This episode of the Korea Now podcast features an interview that Jed Lea-Henry conducted with Ross King. They speak about the landscape of pre-modern Korean literature, the complex ecology of spoken and written language that existed, the broader East Asian cultural formation of which Korea was a part, the problems with descriptors such as ‘diglossia’ and ‘Chinese’ that are often used in Korean literary research today, why the phrase ‘Sinographic Cosmopolis’ is much more appropriate in terms of accuracy and reach, the language based nationalism of modern Korea and how this changes how Korean literary tradition is viewed, and importantly the future of Korean literature as well as that of Korean Studies departments in universities today.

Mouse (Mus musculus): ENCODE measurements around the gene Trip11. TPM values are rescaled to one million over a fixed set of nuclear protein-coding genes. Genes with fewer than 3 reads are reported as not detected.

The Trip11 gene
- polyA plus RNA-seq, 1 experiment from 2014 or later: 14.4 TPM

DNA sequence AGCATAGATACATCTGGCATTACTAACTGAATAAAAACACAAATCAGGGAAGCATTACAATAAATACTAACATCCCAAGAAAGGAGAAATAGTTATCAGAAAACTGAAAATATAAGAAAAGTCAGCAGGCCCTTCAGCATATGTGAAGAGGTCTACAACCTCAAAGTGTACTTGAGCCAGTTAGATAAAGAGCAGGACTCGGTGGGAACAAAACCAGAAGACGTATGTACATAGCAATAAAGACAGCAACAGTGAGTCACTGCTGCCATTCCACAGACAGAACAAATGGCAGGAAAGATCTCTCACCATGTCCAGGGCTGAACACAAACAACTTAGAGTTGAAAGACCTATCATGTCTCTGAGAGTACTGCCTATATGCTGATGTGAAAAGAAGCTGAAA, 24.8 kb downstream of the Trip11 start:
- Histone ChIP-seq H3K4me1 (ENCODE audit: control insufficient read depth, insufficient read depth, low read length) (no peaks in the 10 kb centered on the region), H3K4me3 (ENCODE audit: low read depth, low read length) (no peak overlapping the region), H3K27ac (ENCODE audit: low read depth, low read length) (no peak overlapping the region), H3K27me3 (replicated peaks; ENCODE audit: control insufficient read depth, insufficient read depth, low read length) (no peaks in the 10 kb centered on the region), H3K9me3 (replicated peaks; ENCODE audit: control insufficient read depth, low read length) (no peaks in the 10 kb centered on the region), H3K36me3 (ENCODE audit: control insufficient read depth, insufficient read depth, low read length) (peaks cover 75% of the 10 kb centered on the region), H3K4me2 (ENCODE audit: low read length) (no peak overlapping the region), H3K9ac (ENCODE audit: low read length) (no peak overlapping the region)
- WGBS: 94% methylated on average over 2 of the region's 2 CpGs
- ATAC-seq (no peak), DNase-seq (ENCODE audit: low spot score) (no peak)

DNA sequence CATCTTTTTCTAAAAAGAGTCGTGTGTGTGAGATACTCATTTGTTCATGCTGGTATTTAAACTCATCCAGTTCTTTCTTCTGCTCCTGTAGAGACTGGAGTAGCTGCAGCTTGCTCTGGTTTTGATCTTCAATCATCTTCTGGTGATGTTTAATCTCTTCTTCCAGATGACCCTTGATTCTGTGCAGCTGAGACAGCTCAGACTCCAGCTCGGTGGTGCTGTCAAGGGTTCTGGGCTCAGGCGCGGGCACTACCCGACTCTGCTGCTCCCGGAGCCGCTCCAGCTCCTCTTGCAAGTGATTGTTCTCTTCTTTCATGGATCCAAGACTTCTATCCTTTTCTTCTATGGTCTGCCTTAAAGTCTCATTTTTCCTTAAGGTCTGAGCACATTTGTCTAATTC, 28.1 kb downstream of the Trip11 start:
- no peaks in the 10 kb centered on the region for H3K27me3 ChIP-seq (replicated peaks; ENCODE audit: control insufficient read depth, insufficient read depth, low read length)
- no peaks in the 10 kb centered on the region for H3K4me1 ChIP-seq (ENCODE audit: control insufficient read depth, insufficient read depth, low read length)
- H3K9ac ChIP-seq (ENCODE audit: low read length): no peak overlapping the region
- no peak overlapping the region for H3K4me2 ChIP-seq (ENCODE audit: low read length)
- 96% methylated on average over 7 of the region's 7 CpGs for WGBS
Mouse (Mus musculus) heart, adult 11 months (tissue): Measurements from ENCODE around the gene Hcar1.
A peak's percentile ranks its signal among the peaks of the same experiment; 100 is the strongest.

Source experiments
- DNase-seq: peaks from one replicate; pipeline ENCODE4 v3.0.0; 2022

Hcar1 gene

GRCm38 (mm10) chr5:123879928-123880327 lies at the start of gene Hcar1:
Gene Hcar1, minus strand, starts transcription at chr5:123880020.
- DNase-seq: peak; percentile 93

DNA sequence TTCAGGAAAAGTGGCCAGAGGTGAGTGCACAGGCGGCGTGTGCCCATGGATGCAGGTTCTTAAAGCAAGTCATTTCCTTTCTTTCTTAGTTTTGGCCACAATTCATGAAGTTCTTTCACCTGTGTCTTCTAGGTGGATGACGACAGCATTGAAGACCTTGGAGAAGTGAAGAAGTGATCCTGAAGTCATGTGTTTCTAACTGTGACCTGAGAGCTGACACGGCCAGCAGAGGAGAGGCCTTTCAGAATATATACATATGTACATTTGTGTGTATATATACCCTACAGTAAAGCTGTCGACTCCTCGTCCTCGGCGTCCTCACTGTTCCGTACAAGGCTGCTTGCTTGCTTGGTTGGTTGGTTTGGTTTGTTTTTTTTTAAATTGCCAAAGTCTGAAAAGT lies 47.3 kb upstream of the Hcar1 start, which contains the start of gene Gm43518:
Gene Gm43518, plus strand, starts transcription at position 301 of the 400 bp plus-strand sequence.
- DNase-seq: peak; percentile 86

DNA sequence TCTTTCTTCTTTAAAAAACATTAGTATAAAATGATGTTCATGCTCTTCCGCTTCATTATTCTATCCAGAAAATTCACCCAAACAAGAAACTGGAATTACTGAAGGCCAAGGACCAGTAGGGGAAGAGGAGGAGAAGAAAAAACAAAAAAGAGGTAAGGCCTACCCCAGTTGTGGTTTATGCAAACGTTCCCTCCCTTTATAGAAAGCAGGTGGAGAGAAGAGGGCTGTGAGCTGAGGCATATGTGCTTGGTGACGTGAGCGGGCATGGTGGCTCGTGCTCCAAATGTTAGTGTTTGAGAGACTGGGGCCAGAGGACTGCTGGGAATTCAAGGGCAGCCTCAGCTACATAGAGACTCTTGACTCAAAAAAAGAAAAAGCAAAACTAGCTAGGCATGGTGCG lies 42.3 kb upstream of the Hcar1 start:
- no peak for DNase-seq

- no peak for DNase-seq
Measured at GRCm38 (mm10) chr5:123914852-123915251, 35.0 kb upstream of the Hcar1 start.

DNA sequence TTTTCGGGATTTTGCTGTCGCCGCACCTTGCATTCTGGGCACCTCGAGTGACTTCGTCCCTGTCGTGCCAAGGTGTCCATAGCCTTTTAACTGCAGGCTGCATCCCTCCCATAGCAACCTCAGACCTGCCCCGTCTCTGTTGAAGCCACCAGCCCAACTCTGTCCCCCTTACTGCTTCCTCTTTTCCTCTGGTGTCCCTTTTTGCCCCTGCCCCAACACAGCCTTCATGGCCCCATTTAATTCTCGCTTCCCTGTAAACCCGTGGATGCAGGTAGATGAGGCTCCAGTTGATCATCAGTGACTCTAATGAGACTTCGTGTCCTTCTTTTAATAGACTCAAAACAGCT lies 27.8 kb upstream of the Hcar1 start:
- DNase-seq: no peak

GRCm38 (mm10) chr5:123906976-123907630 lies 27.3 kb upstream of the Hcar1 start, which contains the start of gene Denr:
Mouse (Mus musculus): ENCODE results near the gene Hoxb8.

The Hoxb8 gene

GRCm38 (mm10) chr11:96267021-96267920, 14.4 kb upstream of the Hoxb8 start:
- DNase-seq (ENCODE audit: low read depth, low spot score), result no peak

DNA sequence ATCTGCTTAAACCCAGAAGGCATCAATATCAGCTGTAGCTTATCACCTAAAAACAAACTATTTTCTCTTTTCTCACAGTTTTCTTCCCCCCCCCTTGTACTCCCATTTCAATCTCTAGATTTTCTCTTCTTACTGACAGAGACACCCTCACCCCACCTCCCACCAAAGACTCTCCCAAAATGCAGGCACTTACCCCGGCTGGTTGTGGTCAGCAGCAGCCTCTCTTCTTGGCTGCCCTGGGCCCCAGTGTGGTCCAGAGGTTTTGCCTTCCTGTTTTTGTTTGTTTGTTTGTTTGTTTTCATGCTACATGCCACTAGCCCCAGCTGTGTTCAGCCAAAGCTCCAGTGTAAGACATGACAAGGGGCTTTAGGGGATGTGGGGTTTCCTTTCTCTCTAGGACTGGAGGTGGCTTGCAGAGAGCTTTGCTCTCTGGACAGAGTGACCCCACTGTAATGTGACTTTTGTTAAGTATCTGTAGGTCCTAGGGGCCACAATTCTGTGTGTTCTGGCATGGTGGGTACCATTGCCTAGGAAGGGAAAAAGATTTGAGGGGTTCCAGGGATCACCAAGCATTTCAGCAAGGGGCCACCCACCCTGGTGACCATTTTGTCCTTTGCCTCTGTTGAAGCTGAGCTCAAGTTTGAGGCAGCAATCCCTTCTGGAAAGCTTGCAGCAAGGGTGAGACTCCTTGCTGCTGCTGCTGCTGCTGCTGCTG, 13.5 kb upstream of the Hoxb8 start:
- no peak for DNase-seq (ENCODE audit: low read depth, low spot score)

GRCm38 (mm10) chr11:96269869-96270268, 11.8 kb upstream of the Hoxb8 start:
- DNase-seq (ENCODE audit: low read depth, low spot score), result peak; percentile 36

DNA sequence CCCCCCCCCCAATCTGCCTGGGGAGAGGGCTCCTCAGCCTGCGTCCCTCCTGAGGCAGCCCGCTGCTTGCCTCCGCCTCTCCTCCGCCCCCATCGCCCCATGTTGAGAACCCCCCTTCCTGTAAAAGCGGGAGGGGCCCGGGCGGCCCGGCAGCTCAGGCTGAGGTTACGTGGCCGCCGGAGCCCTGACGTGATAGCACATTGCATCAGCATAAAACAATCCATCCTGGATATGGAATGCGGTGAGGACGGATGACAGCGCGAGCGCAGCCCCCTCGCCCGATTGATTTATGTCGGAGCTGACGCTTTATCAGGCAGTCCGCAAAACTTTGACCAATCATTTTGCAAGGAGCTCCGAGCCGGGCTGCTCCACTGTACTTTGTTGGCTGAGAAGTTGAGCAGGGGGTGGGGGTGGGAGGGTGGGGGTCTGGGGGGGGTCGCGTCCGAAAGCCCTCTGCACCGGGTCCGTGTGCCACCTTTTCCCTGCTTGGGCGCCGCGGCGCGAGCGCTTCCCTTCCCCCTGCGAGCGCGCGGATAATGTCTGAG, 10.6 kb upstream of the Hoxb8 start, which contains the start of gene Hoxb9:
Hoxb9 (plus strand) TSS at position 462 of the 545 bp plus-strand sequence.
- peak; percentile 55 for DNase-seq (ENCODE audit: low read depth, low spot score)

Ross King is a Professor of Korean language and literature at the University of British Columbia. He completed his B.A. in Linguistics at Yale and his doctorate in Linguistics (Korean) at Harvard. Ross taught Korean language and linguistics at the School of Oriental and African Studies, University of London, from 1990 to 1994, before accepting his current position. Ross's research interests range from Korean historical grammar, dialectology and pedagogy to the language, culture and history of the ethnic Korean minority in the former Soviet Union. He was also the founding Dean of the Korean Language Village at Concordia Language Villages, from 1999-2013, a Korean language and culture summer immersion program for young people ages 7 to 18 that is based in northern Minnesota.